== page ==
Spun articles have a chance of going under Google's radar, but they are always a significant risk. Software can quantify just how "unique" an article is, and of course a spun article is never 100% unique. As a general rule, an article that is less than 80% unique when compared with another similar article on the web will easily be flagged by the search engines.

If you've used spun content before, take it down and have it re-written (by a human, this time)

3. Thin Content

A flag for potential thin content is a high bounce or return to search engine result page, and very little time spent on site. Essentially, if you're getting a lot of visitors who take one look at your site and flee back to Google, it may be mark against you, it is often theorised that Google monitor Return-To SERP data as a way of pinpointing bad results.

You can see bounce rate and average times on site in Google Analytics. However, take the figures you see there with a grain of salt. Analytics is well known for being a little inaccurate with regard to these two figures.

A preferable "metric" for this factor is your intuition.

You know your market. You've talked to them and you know their needs. When you read your site, do you think they'll find it useful? Are you adding anything or just pulling and collating information from elsewhere?

Whatever your answer, what could you do to make their time on your site even more useful?

5. Over-Optimisation

When shady SEO was first practiced it was often done by stuffing pages with whichever keyword(s) you wanted to rank for. Search results began to be full of whoever had the most mentions of the word you typed in. Whoever had "credit card" written the most times on their site was often ranked for the keyword "credit card". Search engines quickly improved, and at this point in time, keyword stuffing is an easily spotted offense.

It’s a game of balance. You want to be relevant to a search, but not look like you're "trying" too hard. You can easily go too far by having the keyword in your domain name, URL, a liberal sprinkling in your content, in your page titles and a few subheads, and in the file names of a few images.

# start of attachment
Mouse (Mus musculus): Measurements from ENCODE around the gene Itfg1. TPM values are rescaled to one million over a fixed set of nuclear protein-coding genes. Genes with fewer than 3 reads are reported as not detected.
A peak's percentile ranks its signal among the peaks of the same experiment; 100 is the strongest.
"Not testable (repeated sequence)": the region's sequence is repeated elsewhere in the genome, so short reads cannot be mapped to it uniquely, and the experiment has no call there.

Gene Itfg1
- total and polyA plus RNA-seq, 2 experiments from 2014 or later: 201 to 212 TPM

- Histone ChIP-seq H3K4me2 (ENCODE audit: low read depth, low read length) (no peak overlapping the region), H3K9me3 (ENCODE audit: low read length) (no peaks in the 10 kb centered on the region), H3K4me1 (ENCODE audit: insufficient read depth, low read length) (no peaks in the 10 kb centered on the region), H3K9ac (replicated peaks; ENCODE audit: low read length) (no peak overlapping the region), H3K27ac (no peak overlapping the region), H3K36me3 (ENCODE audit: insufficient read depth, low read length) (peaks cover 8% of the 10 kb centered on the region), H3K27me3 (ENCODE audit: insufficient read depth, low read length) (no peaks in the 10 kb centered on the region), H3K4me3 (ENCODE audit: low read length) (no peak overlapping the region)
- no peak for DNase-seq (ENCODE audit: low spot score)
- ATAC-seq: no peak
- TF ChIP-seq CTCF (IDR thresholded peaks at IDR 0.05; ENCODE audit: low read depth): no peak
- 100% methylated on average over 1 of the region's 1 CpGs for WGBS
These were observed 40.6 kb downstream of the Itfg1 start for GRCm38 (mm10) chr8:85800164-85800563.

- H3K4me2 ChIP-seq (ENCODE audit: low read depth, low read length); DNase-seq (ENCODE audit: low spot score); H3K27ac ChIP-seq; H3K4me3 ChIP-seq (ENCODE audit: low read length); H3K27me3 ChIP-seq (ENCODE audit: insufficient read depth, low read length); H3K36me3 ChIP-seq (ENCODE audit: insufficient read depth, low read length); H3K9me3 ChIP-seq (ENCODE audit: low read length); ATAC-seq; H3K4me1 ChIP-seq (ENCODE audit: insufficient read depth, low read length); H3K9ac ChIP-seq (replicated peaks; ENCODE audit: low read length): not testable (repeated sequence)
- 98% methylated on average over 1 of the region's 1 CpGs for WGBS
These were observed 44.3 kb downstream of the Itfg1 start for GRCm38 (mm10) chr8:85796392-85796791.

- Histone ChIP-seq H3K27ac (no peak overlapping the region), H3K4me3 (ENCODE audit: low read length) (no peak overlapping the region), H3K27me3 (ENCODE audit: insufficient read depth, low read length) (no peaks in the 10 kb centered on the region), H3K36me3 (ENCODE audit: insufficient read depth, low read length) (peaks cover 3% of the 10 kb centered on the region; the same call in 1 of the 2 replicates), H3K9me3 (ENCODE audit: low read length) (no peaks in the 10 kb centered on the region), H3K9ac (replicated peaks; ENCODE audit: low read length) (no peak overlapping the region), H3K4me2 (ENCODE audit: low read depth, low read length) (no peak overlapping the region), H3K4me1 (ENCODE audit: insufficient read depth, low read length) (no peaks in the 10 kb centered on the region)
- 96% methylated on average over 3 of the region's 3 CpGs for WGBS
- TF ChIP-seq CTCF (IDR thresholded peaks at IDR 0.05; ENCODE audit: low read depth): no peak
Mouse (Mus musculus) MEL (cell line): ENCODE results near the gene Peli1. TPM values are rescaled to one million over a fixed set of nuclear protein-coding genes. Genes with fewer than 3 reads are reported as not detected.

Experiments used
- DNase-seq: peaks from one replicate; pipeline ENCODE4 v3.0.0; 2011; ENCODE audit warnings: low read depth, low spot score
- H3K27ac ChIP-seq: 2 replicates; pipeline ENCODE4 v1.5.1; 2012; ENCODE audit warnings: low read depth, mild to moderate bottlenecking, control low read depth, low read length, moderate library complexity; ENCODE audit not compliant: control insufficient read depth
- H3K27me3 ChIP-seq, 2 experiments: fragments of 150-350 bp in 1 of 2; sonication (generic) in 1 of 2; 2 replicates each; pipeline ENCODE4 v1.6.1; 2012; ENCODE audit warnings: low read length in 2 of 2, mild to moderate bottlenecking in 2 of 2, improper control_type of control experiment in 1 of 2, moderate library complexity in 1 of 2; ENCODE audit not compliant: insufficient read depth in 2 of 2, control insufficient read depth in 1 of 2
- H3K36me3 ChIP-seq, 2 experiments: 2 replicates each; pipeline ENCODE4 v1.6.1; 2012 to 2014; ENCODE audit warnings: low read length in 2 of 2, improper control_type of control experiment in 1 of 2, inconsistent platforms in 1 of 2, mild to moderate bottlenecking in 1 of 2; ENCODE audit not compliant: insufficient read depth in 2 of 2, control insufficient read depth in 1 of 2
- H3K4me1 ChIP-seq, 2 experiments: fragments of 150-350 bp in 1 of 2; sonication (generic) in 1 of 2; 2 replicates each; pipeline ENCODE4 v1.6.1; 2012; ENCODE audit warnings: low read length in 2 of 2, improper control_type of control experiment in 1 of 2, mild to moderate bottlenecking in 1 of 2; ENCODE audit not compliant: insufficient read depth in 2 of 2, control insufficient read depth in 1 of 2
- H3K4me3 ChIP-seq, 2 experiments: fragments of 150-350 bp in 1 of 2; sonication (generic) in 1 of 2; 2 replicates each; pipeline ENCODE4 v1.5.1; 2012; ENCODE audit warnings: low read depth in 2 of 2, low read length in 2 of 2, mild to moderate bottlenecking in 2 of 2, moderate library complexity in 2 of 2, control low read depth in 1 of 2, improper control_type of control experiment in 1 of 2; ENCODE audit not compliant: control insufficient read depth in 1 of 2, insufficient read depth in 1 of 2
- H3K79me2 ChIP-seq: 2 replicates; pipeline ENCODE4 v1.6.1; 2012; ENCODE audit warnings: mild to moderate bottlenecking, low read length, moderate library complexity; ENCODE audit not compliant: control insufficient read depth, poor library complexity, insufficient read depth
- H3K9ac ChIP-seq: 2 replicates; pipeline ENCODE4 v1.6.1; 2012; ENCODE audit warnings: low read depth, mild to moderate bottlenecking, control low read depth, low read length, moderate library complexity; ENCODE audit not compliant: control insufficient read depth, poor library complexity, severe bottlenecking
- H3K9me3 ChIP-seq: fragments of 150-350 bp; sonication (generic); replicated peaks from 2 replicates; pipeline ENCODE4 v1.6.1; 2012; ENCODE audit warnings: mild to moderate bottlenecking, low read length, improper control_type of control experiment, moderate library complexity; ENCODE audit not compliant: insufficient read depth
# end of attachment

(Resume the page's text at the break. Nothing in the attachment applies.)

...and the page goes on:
To protect against over-optimisation, use synonyms and related keywords.

Include the target keyword a few times, (you'll almost certainly find that you do this naturally anyway) and include synonyms or slight variations whenever possible, particularly in the text content, headings and header tags, not only will this improve your keyword targeting, but will also make your pages relevant for a much wider range of phrases and long-tail keywords.

6. Hidden Content

Another relic from a by-gone era, this penalty factor was introduced when search engines caught wind of people smuggling a ton of invisible keyword repetitions into a page.

They were camouflaged by matching the text colour with the colour of the background or using hidden divs.

Clever, eh?

Not anymore. Keep an eye out for this happening accidentally. It's been known to. If at any point the colour of the text is too similar to colour behind it, you may be in danger.

7. Content Farming

One of the primary goals of the Panda Update was to take down the content farms that had started to populate the web, pushing better-quality sites further down the search results.

This relates to any user generated or auto-generated content that is not useful, or purely there to capture search traffic and serve visitors advertising.

This is why, if you ever feel possessed to post on one of the surviving content farms like Hubspot or Squidoo, you'll be continually reminded to post only the very best content you're capable of, or face having it removed without warning.

If you have a forum on your site, you might be in danger of triggering this factor. To keep safe, simply be sure to foster a good culture within the forum community, and moderate it carefully to weed out spam.


Ranking sites based on how many links were pointing to them was Google's big differentiation, and was the launch-pad to their market domination.